What is “ancient” Greek?

First, it is not modern Greek. If we think about how much English has changed in the last 500 or 1000 years, it’s easy to imagine that Greek has changed at least that much since ancient times.

If we define “ancient” Greek as that used between 700 BC and 100 AD, a span of eight hundred years, there were both regional dialects and changes within that time. For modern students, three dialects are of greatest interest. The earliest is that used by Homer in the Iliad and the Odyssey. There are some grammars and lexica available that focus on Homeric (also called ‘Epic’) Greek. And some proponents argue strenuously that Homeric Greek is the best place to start.

The Greek spoken in Athens in the classical period (5th and 4th centuries BC), often called ‘Attic’ for Attica, the Athenian region, represents the high point of Greek civilization, and is the language of Socrates, Plato, Aristophanes, Lysias, Xenophon, and many others. There are many, many textbooks, grammars, and dictionaries available for Attic Greek, and many scholars recommend learning Attic Greek first, even if one’s ultimate goal is to read the Iliad and the Odyssey.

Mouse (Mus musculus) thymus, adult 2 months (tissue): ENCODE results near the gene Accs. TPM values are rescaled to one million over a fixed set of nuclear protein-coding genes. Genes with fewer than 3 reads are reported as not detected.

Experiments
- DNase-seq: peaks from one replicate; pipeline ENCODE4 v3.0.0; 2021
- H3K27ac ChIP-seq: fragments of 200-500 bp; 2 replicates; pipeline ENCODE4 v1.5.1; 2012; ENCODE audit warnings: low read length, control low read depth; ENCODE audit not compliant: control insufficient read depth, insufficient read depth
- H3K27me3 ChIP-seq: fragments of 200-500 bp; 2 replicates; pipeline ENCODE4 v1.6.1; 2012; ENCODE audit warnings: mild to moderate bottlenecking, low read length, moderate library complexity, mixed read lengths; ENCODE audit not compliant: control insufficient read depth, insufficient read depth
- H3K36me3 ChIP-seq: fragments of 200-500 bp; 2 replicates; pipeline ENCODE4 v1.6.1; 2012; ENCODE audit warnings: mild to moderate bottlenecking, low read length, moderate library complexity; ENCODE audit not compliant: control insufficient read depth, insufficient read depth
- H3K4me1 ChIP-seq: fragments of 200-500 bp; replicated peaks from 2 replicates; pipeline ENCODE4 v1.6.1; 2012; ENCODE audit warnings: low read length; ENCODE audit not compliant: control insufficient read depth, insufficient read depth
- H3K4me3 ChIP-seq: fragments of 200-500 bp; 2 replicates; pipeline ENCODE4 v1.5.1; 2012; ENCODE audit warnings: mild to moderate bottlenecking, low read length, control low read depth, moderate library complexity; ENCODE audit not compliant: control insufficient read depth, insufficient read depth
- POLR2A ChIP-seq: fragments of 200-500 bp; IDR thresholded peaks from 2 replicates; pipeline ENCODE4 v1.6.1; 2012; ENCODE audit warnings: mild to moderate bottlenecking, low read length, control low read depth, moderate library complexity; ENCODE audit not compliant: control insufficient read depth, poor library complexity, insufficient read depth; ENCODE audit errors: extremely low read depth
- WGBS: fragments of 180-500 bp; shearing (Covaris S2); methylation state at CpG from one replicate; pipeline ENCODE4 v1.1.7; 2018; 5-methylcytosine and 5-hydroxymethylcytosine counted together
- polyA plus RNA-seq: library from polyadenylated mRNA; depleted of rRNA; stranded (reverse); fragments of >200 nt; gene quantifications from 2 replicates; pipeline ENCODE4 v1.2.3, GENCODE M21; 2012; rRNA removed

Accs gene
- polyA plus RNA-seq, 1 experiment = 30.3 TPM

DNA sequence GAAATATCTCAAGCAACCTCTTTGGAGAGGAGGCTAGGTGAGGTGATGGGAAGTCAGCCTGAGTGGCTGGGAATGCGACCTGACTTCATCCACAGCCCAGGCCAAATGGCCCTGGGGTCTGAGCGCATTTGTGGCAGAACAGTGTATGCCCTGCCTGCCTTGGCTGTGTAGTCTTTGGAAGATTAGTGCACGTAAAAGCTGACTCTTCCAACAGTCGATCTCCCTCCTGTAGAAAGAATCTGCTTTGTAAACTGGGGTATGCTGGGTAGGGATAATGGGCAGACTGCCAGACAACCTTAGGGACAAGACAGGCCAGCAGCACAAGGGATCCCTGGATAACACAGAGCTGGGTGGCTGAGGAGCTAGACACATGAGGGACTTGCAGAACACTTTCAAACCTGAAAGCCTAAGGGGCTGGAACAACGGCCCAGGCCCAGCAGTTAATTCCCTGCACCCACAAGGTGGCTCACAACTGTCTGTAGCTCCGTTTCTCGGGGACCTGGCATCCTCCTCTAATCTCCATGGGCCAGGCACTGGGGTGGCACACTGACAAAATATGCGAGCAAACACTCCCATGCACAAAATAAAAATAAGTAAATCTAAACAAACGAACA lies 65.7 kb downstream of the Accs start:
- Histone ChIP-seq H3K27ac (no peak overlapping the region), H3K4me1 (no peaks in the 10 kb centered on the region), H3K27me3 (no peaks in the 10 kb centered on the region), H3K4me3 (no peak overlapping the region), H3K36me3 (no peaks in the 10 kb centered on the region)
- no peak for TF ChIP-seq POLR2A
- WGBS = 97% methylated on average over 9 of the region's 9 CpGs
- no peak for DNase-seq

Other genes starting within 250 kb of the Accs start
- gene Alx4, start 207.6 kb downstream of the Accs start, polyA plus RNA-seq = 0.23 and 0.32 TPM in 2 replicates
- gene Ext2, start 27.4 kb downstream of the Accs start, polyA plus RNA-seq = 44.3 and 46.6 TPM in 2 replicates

The third variation is Koine, the common Greek of the Hellenistic world, is the third ancient Greek dialect of great modern interest, because the writers of the New Testament used it. Koine was a standardization and simplification of Attic Greek, and after Alexander the Great, through the Roman period, was the language of commerce, letter-writing, and ordinary life throughout the Eastern Mediterranean. I am not sure, but have the sense that Koine does not vary greatly from Attic.

As should be clear, I am learning Attic Greek, using the highly recommended text by Donald Mastronarde, “Introduction to Attic Greek.” 19 units in, I am very pleased with it so far.